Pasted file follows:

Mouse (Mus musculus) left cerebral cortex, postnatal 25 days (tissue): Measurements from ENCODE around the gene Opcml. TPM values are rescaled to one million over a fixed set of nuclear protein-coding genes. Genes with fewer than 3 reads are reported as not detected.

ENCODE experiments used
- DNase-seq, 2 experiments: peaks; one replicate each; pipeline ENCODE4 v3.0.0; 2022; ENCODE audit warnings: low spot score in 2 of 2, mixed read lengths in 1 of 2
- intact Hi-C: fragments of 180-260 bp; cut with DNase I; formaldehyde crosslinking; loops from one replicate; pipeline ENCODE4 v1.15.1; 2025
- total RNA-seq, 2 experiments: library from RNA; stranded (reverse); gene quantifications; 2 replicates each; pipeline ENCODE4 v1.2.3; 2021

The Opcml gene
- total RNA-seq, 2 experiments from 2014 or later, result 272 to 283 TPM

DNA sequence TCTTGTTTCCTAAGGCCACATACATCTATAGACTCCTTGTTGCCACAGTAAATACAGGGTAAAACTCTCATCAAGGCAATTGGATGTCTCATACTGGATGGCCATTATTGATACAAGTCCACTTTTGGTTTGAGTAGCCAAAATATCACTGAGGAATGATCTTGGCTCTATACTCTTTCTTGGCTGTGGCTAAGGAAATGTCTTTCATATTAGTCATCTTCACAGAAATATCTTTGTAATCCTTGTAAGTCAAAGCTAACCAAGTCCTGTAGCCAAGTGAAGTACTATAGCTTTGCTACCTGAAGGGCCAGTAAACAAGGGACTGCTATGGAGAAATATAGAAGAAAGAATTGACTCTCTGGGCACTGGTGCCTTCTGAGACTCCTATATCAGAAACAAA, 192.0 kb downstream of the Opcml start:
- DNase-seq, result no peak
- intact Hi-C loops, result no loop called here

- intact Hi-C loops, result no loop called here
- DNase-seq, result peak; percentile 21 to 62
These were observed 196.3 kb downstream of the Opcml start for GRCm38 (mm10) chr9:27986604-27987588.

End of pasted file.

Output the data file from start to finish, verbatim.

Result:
Mouse (Mus musculus) left cerebral cortex, postnatal 25 days (tissue): Measurements from ENCODE around the gene Opcml. TPM values are rescaled to one million over a fixed set of nuclear protein-coding genes. Genes with fewer than 3 reads are reported as not detected.

ENCODE experiments used
- DNase-seq, 2 experiments: peaks; one replicate each; pipeline ENCODE4 v3.0.0; 2022; ENCODE audit warnings: low spot score in 2 of 2, mixed read lengths in 1 of 2
- intact Hi-C: fragments of 180-260 bp; cut with DNase I; formaldehyde crosslinking; loops from one replicate; pipeline ENCODE4 v1.15.1; 2025
- total RNA-seq, 2 experiments: library from RNA; stranded (reverse); gene quantifications; 2 replicates each; pipeline ENCODE4 v1.2.3; 2021

The Opcml gene
- total RNA-seq, 2 experiments from 2014 or later, result 272 to 283 TPM

DNA sequence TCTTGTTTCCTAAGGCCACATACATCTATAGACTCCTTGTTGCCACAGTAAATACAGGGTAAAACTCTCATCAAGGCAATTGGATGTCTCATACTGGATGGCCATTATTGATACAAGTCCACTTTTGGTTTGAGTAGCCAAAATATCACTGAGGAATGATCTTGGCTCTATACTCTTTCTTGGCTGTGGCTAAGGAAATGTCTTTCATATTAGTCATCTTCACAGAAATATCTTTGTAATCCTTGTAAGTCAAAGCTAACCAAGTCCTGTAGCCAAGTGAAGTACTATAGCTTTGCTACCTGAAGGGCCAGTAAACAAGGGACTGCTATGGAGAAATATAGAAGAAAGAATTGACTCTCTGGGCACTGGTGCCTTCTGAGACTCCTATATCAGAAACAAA, 192.0 kb downstream of the Opcml start:
- DNase-seq, result no peak
- intact Hi-C loops, result no loop called here

- intact Hi-C loops, result no loop called here
- DNase-seq, result peak; percentile 21 to 62
These were observed 196.3 kb downstream of the Opcml start for GRCm38 (mm10) chr9:27986604-27987588.